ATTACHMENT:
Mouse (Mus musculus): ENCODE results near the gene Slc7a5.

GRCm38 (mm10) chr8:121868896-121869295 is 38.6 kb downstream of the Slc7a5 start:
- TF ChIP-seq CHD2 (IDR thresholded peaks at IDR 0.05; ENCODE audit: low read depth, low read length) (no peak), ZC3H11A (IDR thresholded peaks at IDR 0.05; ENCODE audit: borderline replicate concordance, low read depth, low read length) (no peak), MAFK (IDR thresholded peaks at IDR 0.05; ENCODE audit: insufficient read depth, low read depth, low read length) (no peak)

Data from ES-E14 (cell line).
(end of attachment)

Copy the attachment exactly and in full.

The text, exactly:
Mouse (Mus musculus): ENCODE results near the gene Slc7a5.

GRCm38 (mm10) chr8:121868896-121869295 is 38.6 kb downstream of the Slc7a5 start:
- TF ChIP-seq CHD2 (IDR thresholded peaks at IDR 0.05; ENCODE audit: low read depth, low read length) (no peak), ZC3H11A (IDR thresholded peaks at IDR 0.05; ENCODE audit: borderline replicate concordance, low read depth, low read length) (no peak), MAFK (IDR thresholded peaks at IDR 0.05; ENCODE audit: insufficient read depth, low read depth, low read length) (no peak)

Data from ES-E14 (cell line).